A growing number of charities are struggling to find banking services that meet their needs, a new report has found.
Charities reported that in-person banking services have become increasingly inaccessible and unavailable, forcing some to keep cash at home or use their personal accounts.
Smaller charities in particular reported no longer being able to access their bank branches because of recent closures, while organisations also felt online banking services were unsuitable.
Inaccessible and unavailable services
The Civil Society Group, a coalition of charity bodies, surveyed 1,262 voluntary organisations between 31 March and 6 May on the banking challenges they have faced in the last 18 months.
The survey asked respondents to rank the availability of in-person services on a scale of 1 (unavailable) to 4 (very available). The average score was 2.25 (not very available).
Charities that responded to the survey said they can no longer access their bank branches because of closures in recent years, reduced opening hours and fewer staff.
The report said these challenges have “disproportionately” affected smaller charities, especially those located in rural and small towns.
It said: “When bank branches close, this can mean longer travel times to visit the nearest branch. With 81% of respondents being trustees or volunteers, many described taking time out from their job or using their lunch break to visit the bank during its operating hours.
“Getting to a branch can also mean encountering parking and congestion zone charges, limited parking or lack of suitable public transport options – all of which might make a bank visit more expensive and time consuming, with a disproportionate impact on smaller and/or volunteer-led charities.”
Over a third of respondents (38%) confessed having to find “workarounds” to deal with these issues, such as keeping cash at home until there is a sufficient amount for the bank to accept a deposit, removing dual authorisation to be able to access online banking and paying cash into their personal accounts before writing a cheque to the charity’s account.
Lack of understanding around charities’ needs
Another issue highlighted in the report is that banks tend to treat charity accounts as business accounts, meaning that the “complexity of banks’ requirements can be disproportionate to the needs and risks of charities”.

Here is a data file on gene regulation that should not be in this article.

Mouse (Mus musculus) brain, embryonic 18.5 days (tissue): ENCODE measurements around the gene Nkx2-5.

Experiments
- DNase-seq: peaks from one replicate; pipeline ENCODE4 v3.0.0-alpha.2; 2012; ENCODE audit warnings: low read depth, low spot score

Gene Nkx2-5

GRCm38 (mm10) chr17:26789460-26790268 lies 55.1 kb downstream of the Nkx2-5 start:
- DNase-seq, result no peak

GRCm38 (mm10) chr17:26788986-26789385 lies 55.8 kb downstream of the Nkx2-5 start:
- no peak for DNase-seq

Some 67% of respondents reported issues when changing signatories over the last 18 months.
The report said: “Procedures that manage the risks of issues such as money laundering can make operating a charity account extremely difficult and burdensome, and there seems to be no flexibility within the rules to take into account the difference between the needs of businesses and charities.
“The administration of accounts, particularly opening an account or making changes to the mandate, can be complex, time consuming and held up by repeated delays. In fact, 33% of respondents had difficulty opening a bank account in the last 18 months.”
In addition, 64% of respondents said they would prefer to do online banking but suggested that online services are not suitable for them. They cited reasons including the inability to have dual signatories, lack of support from the bank and poor customer service.
Civil Society Group: Tackling challenges collectively
Civil Society Group said the challenges identified in the report can be overcome through collaboration between the government and the charity and banking sectors.
It wrote in the report: “We appreciate that the banking sector has faced a convergence of regulatory and business pressures in recent years. For example, tighter anti-money laundering and anti-fraud regulations have accompanied increasing competition from new entrants to the market, especially digital banks, and pressure on revenue from persistently low interest rates.
“These trends were present long before 2020, but the Covid-19 pandemic and its ongoing impact on the economy will doubtless have exacerbated and accelerated them. These trends are sure to have contributed to the difficulties with banking that charities are currently facing.”
It added: “Such complex and overlapping challenges cannot be solved by either the voluntary sector, the banks, or government alone, but must be tackled collectively. Failure to do so will put the proper governance of charitable money and delivery of charity services at serious risk. As well as being of concern to charities, voluntary groups and community organisations, this is a situation that concerns the sector as a whole and will be of interest to the Charity Commission, as the sector’s regulator.”